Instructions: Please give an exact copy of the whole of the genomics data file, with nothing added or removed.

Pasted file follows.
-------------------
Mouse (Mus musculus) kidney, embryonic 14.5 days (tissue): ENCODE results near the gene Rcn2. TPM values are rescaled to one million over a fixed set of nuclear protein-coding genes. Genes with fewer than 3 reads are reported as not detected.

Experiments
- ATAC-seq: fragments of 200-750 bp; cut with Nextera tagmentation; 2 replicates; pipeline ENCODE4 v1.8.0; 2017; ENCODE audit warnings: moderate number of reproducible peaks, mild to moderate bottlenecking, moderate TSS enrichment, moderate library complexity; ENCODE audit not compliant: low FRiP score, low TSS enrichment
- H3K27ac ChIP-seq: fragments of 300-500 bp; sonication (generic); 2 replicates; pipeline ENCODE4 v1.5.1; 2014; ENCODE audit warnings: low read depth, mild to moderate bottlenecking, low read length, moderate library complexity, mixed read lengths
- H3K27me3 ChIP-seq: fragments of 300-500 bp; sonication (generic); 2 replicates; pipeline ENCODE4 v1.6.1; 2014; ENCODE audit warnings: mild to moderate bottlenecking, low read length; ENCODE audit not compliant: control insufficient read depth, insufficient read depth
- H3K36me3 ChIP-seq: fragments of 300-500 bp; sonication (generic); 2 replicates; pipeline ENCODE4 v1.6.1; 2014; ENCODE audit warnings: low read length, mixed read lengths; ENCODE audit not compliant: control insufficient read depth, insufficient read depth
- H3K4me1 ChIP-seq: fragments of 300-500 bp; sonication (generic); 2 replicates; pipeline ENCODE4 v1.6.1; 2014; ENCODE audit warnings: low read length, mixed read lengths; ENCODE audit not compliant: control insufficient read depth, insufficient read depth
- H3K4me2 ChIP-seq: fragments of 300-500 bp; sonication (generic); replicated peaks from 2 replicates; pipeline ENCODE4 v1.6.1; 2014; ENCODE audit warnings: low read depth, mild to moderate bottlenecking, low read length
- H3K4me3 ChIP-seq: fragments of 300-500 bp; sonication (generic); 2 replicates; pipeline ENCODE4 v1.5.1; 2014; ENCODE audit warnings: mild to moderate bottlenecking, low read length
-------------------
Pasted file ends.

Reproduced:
Mouse (Mus musculus) kidney, embryonic 14.5 days (tissue): ENCODE results near the gene Rcn2. TPM values are rescaled to one million over a fixed set of nuclear protein-coding genes. Genes with fewer than 3 reads are reported as not detected.

Experiments
- ATAC-seq: fragments of 200-750 bp; cut with Nextera tagmentation; 2 replicates; pipeline ENCODE4 v1.8.0; 2017; ENCODE audit warnings: moderate number of reproducible peaks, mild to moderate bottlenecking, moderate TSS enrichment, moderate library complexity; ENCODE audit not compliant: low FRiP score, low TSS enrichment
- H3K27ac ChIP-seq: fragments of 300-500 bp; sonication (generic); 2 replicates; pipeline ENCODE4 v1.5.1; 2014; ENCODE audit warnings: low read depth, mild to moderate bottlenecking, low read length, moderate library complexity, mixed read lengths
- H3K27me3 ChIP-seq: fragments of 300-500 bp; sonication (generic); 2 replicates; pipeline ENCODE4 v1.6.1; 2014; ENCODE audit warnings: mild to moderate bottlenecking, low read length; ENCODE audit not compliant: control insufficient read depth, insufficient read depth
- H3K36me3 ChIP-seq: fragments of 300-500 bp; sonication (generic); 2 replicates; pipeline ENCODE4 v1.6.1; 2014; ENCODE audit warnings: low read length, mixed read lengths; ENCODE audit not compliant: control insufficient read depth, insufficient read depth
- H3K4me1 ChIP-seq: fragments of 300-500 bp; sonication (generic); 2 replicates; pipeline ENCODE4 v1.6.1; 2014; ENCODE audit warnings: low read length, mixed read lengths; ENCODE audit not compliant: control insufficient read depth, insufficient read depth
- H3K4me2 ChIP-seq: fragments of 300-500 bp; sonication (generic); replicated peaks from 2 replicates; pipeline ENCODE4 v1.6.1; 2014; ENCODE audit warnings: low read depth, mild to moderate bottlenecking, low read length
- H3K4me3 ChIP-seq: fragments of 300-500 bp; sonication (generic); 2 replicates; pipeline ENCODE4 v1.5.1; 2014; ENCODE audit warnings: mild to moderate bottlenecking, low read length